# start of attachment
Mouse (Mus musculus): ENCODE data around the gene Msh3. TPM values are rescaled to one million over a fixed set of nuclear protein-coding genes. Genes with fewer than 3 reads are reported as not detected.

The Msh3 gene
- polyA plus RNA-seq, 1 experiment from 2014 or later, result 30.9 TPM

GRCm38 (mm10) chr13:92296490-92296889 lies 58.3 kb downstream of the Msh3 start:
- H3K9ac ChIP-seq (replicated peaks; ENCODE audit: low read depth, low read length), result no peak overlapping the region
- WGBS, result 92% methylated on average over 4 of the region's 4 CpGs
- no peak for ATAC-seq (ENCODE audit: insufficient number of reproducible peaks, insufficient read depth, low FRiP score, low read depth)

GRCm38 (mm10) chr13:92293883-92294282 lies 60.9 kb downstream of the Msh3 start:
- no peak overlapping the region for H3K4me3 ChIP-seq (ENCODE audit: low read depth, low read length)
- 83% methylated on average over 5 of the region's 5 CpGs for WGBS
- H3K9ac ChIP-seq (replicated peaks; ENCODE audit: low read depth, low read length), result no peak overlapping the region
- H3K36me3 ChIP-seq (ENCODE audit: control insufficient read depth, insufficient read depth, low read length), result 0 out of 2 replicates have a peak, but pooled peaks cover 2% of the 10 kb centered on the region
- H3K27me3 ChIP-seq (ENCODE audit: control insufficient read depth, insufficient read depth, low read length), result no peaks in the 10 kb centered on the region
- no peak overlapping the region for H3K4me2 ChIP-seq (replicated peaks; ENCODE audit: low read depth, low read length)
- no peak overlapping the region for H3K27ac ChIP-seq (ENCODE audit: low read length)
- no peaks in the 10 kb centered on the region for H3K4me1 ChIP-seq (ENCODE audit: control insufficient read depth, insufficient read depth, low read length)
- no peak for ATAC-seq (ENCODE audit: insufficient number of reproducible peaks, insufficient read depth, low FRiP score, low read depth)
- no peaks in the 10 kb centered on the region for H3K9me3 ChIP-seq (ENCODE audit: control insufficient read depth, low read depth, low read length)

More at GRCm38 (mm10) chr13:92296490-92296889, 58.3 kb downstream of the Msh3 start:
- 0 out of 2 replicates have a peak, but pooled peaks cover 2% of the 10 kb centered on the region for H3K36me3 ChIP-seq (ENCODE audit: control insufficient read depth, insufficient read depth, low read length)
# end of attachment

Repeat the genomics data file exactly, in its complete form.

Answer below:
Mouse (Mus musculus): ENCODE data around the gene Msh3. TPM values are rescaled to one million over a fixed set of nuclear protein-coding genes. Genes with fewer than 3 reads are reported as not detected.

The Msh3 gene
- polyA plus RNA-seq, 1 experiment from 2014 or later, result 30.9 TPM

GRCm38 (mm10) chr13:92296490-92296889 lies 58.3 kb downstream of the Msh3 start:
- H3K9ac ChIP-seq (replicated peaks; ENCODE audit: low read depth, low read length), result no peak overlapping the region
- WGBS, result 92% methylated on average over 4 of the region's 4 CpGs
- no peak for ATAC-seq (ENCODE audit: insufficient number of reproducible peaks, insufficient read depth, low FRiP score, low read depth)

GRCm38 (mm10) chr13:92293883-92294282 lies 60.9 kb downstream of the Msh3 start:
- no peak overlapping the region for H3K4me3 ChIP-seq (ENCODE audit: low read depth, low read length)
- 83% methylated on average over 5 of the region's 5 CpGs for WGBS
- H3K9ac ChIP-seq (replicated peaks; ENCODE audit: low read depth, low read length), result no peak overlapping the region
- H3K36me3 ChIP-seq (ENCODE audit: control insufficient read depth, insufficient read depth, low read length), result 0 out of 2 replicates have a peak, but pooled peaks cover 2% of the 10 kb centered on the region
- H3K27me3 ChIP-seq (ENCODE audit: control insufficient read depth, insufficient read depth, low read length), result no peaks in the 10 kb centered on the region
- no peak overlapping the region for H3K4me2 ChIP-seq (replicated peaks; ENCODE audit: low read depth, low read length)
- no peak overlapping the region for H3K27ac ChIP-seq (ENCODE audit: low read length)
- no peaks in the 10 kb centered on the region for H3K4me1 ChIP-seq (ENCODE audit: control insufficient read depth, insufficient read depth, low read length)
- no peak for ATAC-seq (ENCODE audit: insufficient number of reproducible peaks, insufficient read depth, low FRiP score, low read depth)
- no peaks in the 10 kb centered on the region for H3K9me3 ChIP-seq (ENCODE audit: control insufficient read depth, low read depth, low read length)

More at GRCm38 (mm10) chr13:92296490-92296889, 58.3 kb downstream of the Msh3 start:
- 0 out of 2 replicates have a peak, but pooled peaks cover 2% of the 10 kb centered on the region for H3K36me3 ChIP-seq (ENCODE audit: control insufficient read depth, insufficient read depth, low read length)